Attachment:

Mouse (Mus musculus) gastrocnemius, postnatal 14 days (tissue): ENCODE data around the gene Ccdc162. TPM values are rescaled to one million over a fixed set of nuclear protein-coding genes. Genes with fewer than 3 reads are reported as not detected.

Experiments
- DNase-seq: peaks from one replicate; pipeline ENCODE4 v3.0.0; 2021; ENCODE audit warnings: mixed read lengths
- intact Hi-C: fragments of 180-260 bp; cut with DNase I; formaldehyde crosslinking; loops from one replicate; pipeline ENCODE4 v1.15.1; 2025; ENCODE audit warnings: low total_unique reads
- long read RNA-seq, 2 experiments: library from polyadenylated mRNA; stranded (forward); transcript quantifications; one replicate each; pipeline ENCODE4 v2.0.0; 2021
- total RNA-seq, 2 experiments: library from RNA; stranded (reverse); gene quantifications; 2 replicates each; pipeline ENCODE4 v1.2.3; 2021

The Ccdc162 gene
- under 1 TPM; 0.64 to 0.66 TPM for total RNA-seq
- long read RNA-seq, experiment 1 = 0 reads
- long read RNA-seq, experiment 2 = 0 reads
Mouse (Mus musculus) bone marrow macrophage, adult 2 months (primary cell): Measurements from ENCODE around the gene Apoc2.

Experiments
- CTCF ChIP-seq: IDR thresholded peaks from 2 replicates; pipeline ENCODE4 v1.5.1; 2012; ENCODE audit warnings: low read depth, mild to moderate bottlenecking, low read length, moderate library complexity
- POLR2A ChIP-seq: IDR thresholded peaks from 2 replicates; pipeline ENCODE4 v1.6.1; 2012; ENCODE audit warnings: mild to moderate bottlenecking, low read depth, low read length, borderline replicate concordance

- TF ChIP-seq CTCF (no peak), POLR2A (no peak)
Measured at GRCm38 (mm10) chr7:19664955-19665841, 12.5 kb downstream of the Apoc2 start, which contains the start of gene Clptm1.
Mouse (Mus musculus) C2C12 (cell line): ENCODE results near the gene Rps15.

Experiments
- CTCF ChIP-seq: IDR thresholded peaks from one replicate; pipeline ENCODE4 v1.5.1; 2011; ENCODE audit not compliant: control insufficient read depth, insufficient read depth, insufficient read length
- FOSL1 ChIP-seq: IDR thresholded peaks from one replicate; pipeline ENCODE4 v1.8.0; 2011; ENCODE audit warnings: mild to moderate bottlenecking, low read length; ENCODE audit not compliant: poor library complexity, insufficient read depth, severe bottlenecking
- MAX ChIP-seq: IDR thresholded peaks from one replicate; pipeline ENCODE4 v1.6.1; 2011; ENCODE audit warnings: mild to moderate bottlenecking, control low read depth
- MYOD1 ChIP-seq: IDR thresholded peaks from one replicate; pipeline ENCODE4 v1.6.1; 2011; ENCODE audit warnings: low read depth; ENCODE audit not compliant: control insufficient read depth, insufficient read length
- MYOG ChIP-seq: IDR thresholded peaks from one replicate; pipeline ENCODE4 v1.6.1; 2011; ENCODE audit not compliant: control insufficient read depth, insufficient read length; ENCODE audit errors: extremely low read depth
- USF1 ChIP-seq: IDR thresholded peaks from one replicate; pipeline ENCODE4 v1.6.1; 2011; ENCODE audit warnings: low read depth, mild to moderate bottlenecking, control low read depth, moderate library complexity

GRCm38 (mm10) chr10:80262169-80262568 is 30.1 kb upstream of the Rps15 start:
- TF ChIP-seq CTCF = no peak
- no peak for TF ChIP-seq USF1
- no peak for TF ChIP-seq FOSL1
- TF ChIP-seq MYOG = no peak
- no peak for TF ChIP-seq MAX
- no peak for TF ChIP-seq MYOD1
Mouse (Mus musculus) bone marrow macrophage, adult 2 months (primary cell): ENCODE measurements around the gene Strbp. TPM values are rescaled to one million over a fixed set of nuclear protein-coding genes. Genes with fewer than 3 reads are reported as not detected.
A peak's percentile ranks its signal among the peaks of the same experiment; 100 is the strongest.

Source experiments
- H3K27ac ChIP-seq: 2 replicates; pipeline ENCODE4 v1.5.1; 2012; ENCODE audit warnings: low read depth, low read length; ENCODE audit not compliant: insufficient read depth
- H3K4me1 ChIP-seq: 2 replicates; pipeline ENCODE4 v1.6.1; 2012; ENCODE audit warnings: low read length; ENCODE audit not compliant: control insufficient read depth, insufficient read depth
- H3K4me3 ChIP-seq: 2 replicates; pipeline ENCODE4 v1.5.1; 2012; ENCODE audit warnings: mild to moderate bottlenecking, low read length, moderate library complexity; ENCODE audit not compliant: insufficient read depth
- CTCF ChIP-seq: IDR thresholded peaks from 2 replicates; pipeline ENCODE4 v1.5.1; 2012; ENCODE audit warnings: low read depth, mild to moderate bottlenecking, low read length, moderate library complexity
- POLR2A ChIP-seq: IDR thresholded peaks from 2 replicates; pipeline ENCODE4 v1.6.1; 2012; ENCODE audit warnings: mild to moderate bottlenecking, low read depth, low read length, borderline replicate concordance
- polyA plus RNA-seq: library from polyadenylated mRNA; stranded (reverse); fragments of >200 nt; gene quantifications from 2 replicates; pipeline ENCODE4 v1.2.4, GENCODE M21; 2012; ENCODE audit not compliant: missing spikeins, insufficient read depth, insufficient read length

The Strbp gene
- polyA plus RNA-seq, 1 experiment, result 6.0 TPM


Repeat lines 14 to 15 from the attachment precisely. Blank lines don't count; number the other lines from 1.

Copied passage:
- POLR2A ChIP-seq: IDR thresholded peaks from 2 replicates; pipeline ENCODE4 v1.6.1; 2012; ENCODE audit warnings: mild to moderate bottlenecking, low read depth, low read length, borderline replicate concordance

- TF ChIP-seq CTCF (no peak), POLR2A (no peak)